Williams, who died in 2002, was born in San Diego and graduated from the city's Herbert Hoover High School. At age 17, he signed with the Padres during the club's inaugural 1936 season in the Pacific Coast League and batted .271 over 42 games. He hit .291 with 23 home runs over 138 games the next year, helping the Padres to the PCL championship before signing with the Red Sox.
By 1939, Williams was in Boston, starting a 19-year career that included a .344 average and 521 home runs, despite the time he spent serving in both World War II and the Korean War.
Caminiti, a former Padres third baseman, will be inducted on Aug. 6 during a special pregame ceremony as part of the Padres Hall of Fame weekend. A switch-hitter, Caminiti played 557 games for San Diego between 1995-98 and batted .295 with 121 home runs and 396 RBIs. During that span, he made two All-Star teams, won three National League Gold Glove Awards and was voted NL MVP in '96, when he smacked 40 homers and drove in 130 runs. The Padres qualified for the postseason twice with Caminiti and made it to the World Series in '98.
Caminiti also played for the Astros, Braves and Rangers over a 15-year career that ended in 2001, finishing with 239 homers and 983 RBIs. He died in 2004 at the age of 41.
"In their own distinctive ways, Williams and Caminiti played pivotal roles in the story of the Padres," said longtime Padres beat writer and current team historian Bill Center, in a statement. "Ted went straight from Hoover High to Lane Field to become a member of the original Padres in 1936. He returned to San Diego in the 1990s, where he developed a close friendship with Padres legend Tony Gwynn. He also lent his time to the campaign to build a new downtown ballpark for San Diego -- what is today Petco Park. Six decades after Williams helped get the Padres started, Caminiti, in production and persona, became the on- and off-field leader of the Padres as the franchise's only player to ever win the NL's Most Valuable Player award."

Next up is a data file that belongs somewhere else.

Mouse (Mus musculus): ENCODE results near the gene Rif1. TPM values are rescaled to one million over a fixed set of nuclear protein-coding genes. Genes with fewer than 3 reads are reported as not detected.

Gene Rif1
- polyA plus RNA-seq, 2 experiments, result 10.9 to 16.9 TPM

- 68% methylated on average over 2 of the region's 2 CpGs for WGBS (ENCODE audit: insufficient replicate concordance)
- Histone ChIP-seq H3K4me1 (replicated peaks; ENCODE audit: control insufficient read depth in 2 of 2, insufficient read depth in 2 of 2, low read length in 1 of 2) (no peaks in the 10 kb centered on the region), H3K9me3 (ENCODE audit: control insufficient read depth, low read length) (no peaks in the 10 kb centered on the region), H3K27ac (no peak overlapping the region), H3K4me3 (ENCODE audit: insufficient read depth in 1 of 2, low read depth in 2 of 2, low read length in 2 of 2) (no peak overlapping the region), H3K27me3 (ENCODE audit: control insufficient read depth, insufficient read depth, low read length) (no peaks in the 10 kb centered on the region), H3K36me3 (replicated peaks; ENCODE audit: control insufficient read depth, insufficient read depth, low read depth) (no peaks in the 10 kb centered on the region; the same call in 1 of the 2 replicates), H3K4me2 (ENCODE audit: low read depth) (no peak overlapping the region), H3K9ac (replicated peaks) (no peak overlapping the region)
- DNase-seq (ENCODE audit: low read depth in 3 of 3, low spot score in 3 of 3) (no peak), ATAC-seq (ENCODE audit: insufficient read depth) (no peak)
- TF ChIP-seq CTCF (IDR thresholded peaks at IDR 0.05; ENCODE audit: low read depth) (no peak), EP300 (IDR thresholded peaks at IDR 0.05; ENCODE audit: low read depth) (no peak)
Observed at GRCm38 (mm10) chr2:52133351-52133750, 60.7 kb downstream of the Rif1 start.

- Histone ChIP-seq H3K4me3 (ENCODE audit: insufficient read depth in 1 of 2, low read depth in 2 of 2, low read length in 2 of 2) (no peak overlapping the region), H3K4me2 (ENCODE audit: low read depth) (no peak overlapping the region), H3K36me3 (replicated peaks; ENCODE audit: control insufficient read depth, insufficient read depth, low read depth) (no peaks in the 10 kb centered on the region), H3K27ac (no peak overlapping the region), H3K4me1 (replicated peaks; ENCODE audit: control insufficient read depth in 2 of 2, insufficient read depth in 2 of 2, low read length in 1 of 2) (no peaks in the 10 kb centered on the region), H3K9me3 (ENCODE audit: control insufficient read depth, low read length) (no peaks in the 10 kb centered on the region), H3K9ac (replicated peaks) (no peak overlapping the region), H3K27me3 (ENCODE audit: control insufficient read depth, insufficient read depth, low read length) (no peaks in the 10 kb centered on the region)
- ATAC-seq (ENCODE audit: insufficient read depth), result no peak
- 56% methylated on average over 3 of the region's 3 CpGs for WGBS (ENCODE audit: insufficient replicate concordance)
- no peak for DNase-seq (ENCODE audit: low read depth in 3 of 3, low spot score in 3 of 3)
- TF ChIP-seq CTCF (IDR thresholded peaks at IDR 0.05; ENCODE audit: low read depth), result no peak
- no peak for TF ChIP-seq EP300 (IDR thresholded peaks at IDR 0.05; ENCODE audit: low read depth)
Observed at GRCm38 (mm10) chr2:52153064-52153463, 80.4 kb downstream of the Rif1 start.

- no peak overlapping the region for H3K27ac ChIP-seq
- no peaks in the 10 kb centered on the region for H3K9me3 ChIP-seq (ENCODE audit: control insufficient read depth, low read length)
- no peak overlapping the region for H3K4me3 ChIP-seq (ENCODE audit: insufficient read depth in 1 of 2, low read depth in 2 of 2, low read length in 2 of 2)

Caminiti and Williams were chosen by the Padres' front office, along with the San Diego chapter of the Baseball Writers' Association of America and local sports media. They will be the 12th and 13th members of the Padres Hall of Fame, which was created in 1999, joining Randy Jones (inducted 1999), Nate Colbert ('99), Ray Kroc ('99), Dave Winfield (2000), Jerry Coleman ('01), Buzzie Bavasi ('01), Gwynn ('02), Dick Williams ('09), Trevor Hoffman ('14), Benito Santiago ('15) and Garry Templeton ('15).